The Ides of March, the new political thriller directed by and starring George Clooney, is ready-made for America's current political climate, with plenty of behind-the-scenes skulduggery and—as the title suggests—some serious betrayal.
Clooney stars as Mike Morris, a plain-spoken, liberal governor running for the highest office in the land. He pushes all the right buttons with voters: green energy, more jobs and no more tax cuts for the wealthy. With the help of his campaign manager, Paul Zara (Philip Seymour Hoffman) and spokesman Stephen Meyers (Ryan Gosling), he's surging in the polls and looks like he's got a good shot. Zara has been through it all before and is much more matter-of-fact than Meyers, who's got stars in his eyes and truly believes Morris will be able to make a difference.
Much of the first half of the film is spent showing the workings of Morris' campaign: debates with his main opponent, Senator Pullman (Michael Mantell), television interviews and various appearances across the battleground state of Ohio during the primaries.
Enter Tom Duffy (Paul Giamatti), Pullman's campaign manager, who likes what he sees in Meyers and offers him a job on his team. Molly Stearns (Evan Rachel Wood), the daughter of the chairman of the DNC and an intern on Morris' campaign, makes no bones about her sexual attraction to Meyers, and they fall into bed together. As a result, Meyers makes some bad decisions and engineers some cover-ups that come to the attention of Ida Horowicz (Marisa Tomei), a New York Times reporter who threatens to blackmail him unless he delivers the big scoop.
The screenplay (by Clooney, Grant Heslov and former aide to Hillary Clinton, Beau Willimon, whose play it is based upon) has a lot of choice material for the high-powered cast to sink its teeth into, but this is not a film packed with oversized dramatic incident. Quite the contrary—it's a quietly chilling look at the manipulation and corruption inherent in modern politics.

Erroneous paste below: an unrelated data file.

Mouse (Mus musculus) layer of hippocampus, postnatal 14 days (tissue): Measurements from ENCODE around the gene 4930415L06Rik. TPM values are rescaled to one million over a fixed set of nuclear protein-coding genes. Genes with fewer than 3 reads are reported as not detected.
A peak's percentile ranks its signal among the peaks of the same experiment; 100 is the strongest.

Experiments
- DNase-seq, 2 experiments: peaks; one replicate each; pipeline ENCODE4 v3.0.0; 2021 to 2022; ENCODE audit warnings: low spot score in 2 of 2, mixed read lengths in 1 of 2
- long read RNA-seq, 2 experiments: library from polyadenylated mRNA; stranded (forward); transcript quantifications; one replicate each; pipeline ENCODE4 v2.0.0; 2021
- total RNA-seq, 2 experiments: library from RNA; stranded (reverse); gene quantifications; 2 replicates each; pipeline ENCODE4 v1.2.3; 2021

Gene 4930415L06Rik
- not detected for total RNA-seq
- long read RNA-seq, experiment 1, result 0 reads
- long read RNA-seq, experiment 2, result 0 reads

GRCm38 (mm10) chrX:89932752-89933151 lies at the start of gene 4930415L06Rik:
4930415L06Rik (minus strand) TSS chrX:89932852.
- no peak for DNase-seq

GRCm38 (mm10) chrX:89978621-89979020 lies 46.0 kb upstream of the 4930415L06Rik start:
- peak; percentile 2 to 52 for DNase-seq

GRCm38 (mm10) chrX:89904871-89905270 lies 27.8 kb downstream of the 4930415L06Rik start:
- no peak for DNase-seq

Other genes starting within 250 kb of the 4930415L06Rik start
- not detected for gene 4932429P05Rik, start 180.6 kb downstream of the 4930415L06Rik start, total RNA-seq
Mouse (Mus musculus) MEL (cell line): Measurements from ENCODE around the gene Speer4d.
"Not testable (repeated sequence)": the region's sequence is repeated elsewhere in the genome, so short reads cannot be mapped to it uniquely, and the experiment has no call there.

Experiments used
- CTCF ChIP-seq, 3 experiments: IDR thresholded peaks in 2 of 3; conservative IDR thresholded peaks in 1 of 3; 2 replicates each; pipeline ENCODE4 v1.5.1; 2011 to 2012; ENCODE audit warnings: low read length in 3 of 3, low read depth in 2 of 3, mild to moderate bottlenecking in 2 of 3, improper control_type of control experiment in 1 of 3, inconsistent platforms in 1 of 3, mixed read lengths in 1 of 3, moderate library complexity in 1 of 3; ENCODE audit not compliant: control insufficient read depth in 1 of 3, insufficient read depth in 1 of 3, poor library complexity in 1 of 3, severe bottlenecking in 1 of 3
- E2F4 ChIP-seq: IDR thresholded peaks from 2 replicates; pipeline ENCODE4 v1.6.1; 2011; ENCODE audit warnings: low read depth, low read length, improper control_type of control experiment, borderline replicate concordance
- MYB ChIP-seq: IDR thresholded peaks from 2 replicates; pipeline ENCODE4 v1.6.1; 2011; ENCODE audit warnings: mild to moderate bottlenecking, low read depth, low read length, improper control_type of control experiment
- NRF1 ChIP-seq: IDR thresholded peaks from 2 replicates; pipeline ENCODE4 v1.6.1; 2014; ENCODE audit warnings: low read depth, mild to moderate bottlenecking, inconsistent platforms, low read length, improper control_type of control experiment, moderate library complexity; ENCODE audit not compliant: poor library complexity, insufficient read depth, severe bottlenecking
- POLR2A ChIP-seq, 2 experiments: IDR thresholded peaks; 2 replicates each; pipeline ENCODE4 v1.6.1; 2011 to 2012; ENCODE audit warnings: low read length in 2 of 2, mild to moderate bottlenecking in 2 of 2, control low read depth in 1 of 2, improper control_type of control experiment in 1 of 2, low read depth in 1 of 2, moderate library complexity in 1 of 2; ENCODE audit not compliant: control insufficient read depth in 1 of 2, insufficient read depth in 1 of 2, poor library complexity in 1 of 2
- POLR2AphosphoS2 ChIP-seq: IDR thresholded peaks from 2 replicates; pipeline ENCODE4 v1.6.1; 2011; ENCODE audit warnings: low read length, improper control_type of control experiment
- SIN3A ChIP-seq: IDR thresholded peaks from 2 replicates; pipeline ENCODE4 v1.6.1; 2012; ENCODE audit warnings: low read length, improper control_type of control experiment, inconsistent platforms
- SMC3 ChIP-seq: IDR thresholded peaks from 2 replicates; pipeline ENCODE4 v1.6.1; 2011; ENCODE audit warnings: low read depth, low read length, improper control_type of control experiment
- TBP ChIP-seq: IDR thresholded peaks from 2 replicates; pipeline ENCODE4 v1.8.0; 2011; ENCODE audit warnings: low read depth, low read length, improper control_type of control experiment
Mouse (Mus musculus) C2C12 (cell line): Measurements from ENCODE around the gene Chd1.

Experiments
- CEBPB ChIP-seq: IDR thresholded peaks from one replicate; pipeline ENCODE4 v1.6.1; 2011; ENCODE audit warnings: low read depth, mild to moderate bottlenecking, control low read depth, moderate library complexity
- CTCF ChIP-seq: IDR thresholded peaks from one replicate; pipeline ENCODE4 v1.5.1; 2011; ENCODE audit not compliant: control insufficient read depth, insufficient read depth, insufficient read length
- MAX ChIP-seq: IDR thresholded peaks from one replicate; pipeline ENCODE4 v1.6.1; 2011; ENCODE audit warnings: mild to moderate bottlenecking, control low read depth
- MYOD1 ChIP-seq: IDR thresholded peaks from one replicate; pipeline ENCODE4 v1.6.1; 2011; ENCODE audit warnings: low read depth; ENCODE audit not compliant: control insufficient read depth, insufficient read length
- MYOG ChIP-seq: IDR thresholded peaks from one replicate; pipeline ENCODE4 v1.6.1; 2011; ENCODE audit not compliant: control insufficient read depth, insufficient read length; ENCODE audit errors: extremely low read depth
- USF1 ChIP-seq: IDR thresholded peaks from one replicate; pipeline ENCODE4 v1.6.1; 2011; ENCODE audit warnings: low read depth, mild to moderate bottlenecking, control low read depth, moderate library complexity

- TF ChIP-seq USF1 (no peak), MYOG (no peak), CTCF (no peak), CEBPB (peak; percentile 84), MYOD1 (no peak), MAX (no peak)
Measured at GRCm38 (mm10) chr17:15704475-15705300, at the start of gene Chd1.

Clooney, who is well-known (and loathed by some) for his liberal leanings, crafts a bleakly cynical vision of the political system—liberals and conservatives alike. For example, when Morris refuses an important senator's endorsement in exchange for a high-level cabinet post, Duffy sees his opportunity to swoop in for the kill. And when Meyers finds out about a dalliance Morris had with Molly, he works furiously to hush it up. Corruption breeds corruption, and no one is left untainted.
As I mentioned earlier, the film features a real dream cast. Hoffman and Giamatti play well off each other as the world-weary Zara and the manipulative Duffy. Wood continues to impress me after roles in 2008's The Wrestler and last season's True Blood. Marisa Tomei is appropriately cold-blooded as the reporter, Clooney is smooth as silk as Morris, and Gosling, well...
This is my third review this year of a film featuring Gosling for which I must give his performance a thumbs-up. Like Leonardo DiCaprio, he's got that special presence that makes it easy for you to become totally invested in the character he's playing, and watching Meyers' transformation from idealistic supporter to cold-eyed Washington operative is a wonder to behold.
Thumbs up, too, for Alexandre Desplat's fine score, and Phedon Papamichael's cinematography gives the Midwestern locations caught in the grip of winter an appropriate chilliness. Understated and intelligent, The Ides of March is sophisticated entertainment for discriminating viewers.
Speaking of DiCaprio, I'll be seeing Clint Eastwood's J. Edgar later this month, for which I'm sure I'll also be offering a review.